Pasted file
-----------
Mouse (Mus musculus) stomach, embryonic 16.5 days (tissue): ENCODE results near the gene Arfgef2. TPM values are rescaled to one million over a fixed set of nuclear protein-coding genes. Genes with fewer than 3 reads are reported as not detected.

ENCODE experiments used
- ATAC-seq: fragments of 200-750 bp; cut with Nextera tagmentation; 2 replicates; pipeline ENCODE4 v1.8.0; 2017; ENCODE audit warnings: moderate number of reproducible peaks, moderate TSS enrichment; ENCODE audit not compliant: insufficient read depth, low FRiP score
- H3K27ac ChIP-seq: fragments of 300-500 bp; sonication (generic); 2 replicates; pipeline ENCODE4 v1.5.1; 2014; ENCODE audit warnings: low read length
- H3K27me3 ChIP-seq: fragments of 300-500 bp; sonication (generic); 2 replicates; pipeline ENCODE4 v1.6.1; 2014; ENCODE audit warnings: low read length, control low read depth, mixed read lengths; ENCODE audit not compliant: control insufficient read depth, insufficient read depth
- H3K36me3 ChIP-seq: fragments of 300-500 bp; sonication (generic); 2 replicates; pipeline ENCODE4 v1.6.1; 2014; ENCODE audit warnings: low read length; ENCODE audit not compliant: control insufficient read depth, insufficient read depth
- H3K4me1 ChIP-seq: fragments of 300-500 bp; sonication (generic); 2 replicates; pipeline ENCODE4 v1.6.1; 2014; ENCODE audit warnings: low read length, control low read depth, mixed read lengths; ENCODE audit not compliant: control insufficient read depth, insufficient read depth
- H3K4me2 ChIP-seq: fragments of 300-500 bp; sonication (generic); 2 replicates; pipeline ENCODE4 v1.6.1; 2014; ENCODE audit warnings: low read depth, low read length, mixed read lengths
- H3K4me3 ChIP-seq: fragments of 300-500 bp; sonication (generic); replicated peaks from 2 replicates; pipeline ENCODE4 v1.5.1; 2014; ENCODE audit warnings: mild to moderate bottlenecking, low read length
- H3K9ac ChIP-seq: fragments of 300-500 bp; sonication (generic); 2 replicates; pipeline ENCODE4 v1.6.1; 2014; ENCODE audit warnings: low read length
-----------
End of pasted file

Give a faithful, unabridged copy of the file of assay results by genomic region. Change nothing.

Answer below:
Mouse (Mus musculus) stomach, embryonic 16.5 days (tissue): ENCODE results near the gene Arfgef2. TPM values are rescaled to one million over a fixed set of nuclear protein-coding genes. Genes with fewer than 3 reads are reported as not detected.

ENCODE experiments used
- ATAC-seq: fragments of 200-750 bp; cut with Nextera tagmentation; 2 replicates; pipeline ENCODE4 v1.8.0; 2017; ENCODE audit warnings: moderate number of reproducible peaks, moderate TSS enrichment; ENCODE audit not compliant: insufficient read depth, low FRiP score
- H3K27ac ChIP-seq: fragments of 300-500 bp; sonication (generic); 2 replicates; pipeline ENCODE4 v1.5.1; 2014; ENCODE audit warnings: low read length
- H3K27me3 ChIP-seq: fragments of 300-500 bp; sonication (generic); 2 replicates; pipeline ENCODE4 v1.6.1; 2014; ENCODE audit warnings: low read length, control low read depth, mixed read lengths; ENCODE audit not compliant: control insufficient read depth, insufficient read depth
- H3K36me3 ChIP-seq: fragments of 300-500 bp; sonication (generic); 2 replicates; pipeline ENCODE4 v1.6.1; 2014; ENCODE audit warnings: low read length; ENCODE audit not compliant: control insufficient read depth, insufficient read depth
- H3K4me1 ChIP-seq: fragments of 300-500 bp; sonication (generic); 2 replicates; pipeline ENCODE4 v1.6.1; 2014; ENCODE audit warnings: low read length, control low read depth, mixed read lengths; ENCODE audit not compliant: control insufficient read depth, insufficient read depth
- H3K4me2 ChIP-seq: fragments of 300-500 bp; sonication (generic); 2 replicates; pipeline ENCODE4 v1.6.1; 2014; ENCODE audit warnings: low read depth, low read length, mixed read lengths
- H3K4me3 ChIP-seq: fragments of 300-500 bp; sonication (generic); replicated peaks from 2 replicates; pipeline ENCODE4 v1.5.1; 2014; ENCODE audit warnings: mild to moderate bottlenecking, low read length
- H3K9ac ChIP-seq: fragments of 300-500 bp; sonication (generic); 2 replicates; pipeline ENCODE4 v1.6.1; 2014; ENCODE audit warnings: low read length